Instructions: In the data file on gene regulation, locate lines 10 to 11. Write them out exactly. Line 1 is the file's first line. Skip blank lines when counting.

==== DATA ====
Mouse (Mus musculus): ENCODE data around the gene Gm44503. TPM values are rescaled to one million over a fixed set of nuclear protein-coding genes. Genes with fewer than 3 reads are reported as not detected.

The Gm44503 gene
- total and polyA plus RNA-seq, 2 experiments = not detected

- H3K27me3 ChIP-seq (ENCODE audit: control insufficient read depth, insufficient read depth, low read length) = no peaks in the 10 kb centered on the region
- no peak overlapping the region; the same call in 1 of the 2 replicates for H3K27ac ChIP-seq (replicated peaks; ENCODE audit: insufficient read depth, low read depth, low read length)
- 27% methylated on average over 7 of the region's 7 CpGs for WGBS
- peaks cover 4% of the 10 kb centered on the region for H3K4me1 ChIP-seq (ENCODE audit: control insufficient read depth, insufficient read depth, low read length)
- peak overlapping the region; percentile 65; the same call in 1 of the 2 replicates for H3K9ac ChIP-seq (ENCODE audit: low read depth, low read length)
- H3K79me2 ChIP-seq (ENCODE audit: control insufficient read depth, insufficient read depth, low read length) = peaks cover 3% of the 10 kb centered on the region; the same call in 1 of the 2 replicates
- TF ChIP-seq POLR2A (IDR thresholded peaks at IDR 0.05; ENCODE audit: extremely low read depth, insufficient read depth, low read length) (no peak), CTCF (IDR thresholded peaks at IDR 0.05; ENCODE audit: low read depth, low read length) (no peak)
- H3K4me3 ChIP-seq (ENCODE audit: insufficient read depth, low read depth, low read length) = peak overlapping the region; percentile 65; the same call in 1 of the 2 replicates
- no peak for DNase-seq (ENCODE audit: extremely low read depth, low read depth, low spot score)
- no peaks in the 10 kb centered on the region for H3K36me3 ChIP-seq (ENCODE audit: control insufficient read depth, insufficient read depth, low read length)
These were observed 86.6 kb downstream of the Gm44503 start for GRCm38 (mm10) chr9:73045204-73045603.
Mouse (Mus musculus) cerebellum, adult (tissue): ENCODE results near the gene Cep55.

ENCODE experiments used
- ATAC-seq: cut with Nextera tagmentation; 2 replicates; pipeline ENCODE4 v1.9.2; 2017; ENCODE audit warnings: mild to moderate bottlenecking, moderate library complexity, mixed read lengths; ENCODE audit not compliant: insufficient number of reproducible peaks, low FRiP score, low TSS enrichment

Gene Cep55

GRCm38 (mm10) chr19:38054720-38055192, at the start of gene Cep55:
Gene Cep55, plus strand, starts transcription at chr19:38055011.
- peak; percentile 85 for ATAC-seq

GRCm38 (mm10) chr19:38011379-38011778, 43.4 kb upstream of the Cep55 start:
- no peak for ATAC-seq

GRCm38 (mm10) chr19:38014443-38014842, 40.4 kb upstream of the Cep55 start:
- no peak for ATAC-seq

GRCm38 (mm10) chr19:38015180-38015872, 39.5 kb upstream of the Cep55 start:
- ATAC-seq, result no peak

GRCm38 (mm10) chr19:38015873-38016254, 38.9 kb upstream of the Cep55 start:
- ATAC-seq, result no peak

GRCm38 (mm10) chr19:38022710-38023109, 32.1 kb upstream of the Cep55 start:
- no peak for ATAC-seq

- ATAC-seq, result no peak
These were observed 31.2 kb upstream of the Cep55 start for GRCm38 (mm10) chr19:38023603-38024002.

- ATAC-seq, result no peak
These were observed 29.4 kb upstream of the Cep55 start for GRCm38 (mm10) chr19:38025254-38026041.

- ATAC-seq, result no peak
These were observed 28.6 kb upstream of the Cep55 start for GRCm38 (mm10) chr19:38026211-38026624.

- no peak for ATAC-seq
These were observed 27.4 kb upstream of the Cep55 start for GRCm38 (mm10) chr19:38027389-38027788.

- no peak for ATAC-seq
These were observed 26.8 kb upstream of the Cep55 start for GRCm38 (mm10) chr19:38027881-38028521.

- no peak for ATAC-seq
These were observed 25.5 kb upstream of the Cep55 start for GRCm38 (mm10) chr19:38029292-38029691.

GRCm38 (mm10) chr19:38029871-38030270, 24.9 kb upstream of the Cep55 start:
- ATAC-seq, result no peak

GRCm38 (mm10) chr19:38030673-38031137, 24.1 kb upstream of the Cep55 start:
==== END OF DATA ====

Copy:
- TF ChIP-seq POLR2A (IDR thresholded peaks at IDR 0.05; ENCODE audit: extremely low read depth, insufficient read depth, low read length) (no peak), CTCF (IDR thresholded peaks at IDR 0.05; ENCODE audit: low read depth, low read length) (no peak)
- H3K4me3 ChIP-seq (ENCODE audit: insufficient read depth, low read depth, low read length) = peak overlapping the region; percentile 65; the same call in 1 of the 2 replicates